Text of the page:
It remains unknown whether RGMa plays a role in the neurodegenera

It remains unknown whether RGMa plays a role in the neurodegenerative process of Alzheimer’s disease (AD). We hypothesize that RGMa, if it is concentrated on amyloid plaques, might contribute to a regenerative failure of degenerating axons in AD brains. Methods: By immunohistochemistry, we studied RGMa and neogenin (NEO1) expression in the frontal cortex and the hippocampus of 6 AD and 12 control cases. The levels of RGMa expression were determined by qRT-PCR and Western blot in cultured human astrocytes following exposure

to cytokines and amyloid beta (Aβ) peptides. Results: In AD brains, an intense RGMa immunoreactivity was identified on amyloid plaques Copanlisib cost and in the glial scar. In the control brains, the glial scar and vascular foot processes of astrocytes expressed RGMa immunoreactivity, while oligodendrocytes and microglia were negative for RGMa. In AD brains, a small subset of amyloid plaques expressed a weak NEO1 immunoreactivity, while some reactive astrocytes in both AD and control brains showed INCB024360 datasheet an intense NEO1 immunoreactivity. In human astrocytes, transforming growth factor beta-1 (TGFβ1), Aβ1–40 or Aβ1–42 markedly elevated the levels of RGMa, and TGFβ1 also increased its own levels. Coimmunoprecipitation analysis validated the molecular interaction between RGMa and

the C-terminal fragment β of amyloid beta precursor protein (APP). Furthermore, recombinant RGMa protein interacted with amyloid clonidine plaques in situ. Conclusions: RGMa, produced by TGFβ-activated astrocytes and accumulated in amyloid plaques and the glial scar, could contribute to the regenerative failure of degenerating axons in AD brains. “
“Chronic granulomatous CNS infections may be caused by tuberculosis, fungi and rarely by free-living amoeba, especially in immunocompromised individuals. We report a rare, fatal case of granulomatous amoebic encephalitis in an immunocompetent patient mimicking CNS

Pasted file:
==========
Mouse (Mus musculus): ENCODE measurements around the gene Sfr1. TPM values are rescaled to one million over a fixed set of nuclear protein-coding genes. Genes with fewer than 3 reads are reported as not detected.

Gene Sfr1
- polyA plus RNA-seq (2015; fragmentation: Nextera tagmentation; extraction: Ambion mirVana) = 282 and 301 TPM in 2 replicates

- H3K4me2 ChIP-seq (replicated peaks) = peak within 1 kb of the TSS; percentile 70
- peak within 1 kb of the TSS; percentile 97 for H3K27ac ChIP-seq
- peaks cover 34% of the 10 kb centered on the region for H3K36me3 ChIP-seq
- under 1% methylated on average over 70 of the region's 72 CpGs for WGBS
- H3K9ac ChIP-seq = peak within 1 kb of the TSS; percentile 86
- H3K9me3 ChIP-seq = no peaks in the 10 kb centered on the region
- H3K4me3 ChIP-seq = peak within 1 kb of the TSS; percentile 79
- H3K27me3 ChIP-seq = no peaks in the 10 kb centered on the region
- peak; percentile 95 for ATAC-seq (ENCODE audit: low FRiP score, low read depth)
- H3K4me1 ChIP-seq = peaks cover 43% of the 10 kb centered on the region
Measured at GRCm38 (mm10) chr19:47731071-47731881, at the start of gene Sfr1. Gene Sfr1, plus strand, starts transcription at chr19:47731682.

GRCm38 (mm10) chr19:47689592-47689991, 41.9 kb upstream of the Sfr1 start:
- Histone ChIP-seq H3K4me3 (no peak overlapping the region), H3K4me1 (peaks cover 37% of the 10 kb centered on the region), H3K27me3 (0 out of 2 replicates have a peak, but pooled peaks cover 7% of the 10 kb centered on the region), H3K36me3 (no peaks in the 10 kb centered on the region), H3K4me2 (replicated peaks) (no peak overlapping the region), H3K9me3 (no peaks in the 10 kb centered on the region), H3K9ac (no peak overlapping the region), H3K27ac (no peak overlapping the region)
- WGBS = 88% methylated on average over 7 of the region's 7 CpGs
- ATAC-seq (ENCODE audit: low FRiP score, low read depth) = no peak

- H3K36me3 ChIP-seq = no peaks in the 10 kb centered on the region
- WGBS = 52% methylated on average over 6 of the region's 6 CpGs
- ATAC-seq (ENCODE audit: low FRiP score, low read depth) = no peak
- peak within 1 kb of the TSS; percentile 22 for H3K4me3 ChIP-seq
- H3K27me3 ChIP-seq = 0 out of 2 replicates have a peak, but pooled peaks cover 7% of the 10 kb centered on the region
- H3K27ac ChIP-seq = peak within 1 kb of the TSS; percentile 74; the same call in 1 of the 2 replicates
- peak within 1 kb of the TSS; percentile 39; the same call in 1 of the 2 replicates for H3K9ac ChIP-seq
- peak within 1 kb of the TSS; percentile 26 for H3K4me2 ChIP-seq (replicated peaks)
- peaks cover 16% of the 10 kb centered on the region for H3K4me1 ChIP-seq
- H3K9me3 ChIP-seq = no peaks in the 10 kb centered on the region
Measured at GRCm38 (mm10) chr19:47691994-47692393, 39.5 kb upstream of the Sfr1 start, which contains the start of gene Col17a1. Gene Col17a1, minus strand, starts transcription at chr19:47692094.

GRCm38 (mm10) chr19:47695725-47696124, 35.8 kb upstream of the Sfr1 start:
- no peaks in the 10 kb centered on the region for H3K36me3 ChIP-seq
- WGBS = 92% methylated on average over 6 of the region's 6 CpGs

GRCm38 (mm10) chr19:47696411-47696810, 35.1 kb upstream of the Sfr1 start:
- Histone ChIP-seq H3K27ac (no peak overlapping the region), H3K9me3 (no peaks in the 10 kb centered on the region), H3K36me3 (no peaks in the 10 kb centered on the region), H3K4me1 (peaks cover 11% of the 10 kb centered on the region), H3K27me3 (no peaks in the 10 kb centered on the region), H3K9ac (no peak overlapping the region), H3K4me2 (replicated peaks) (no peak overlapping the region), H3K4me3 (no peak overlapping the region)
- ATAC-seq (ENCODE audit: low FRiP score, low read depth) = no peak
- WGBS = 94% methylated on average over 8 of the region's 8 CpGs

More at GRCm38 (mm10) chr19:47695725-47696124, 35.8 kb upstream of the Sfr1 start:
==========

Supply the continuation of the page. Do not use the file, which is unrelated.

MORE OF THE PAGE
tuberculosis, and review the imageological features and diagnostic tests. “
“A 57-year old man with chronic alcoholism presented with apraxia of speech and disturbance of consciousness. He had a history of gastrectomy and had been drinking alcohol. The symptoms improved with administration of thiamine, but he later developed diarrhea and delirium, and died approximately 40 days after the onset. Autopsy findings were consistent with Wernicke’s encephalopathy and pellagra encephalopathy. Furthermore, laminar cortical necrosis with vacuoles and astrocytosis was found in the second and third layers of the bilateral frontal cortices, suggesting Morel’s laminar sclerosis. The lesions were mainly located in the bilateral primary motor cortices. Involvement of the lower part of the left primary motor cortex may be associated with apraxia of speech in our case. “
“S. J. Crocker, R. Bajpai, C. S. Moore, R. F. Frausto, G. D. Brown, R. R. Pagarigan, J. L. Whitton and A. V.

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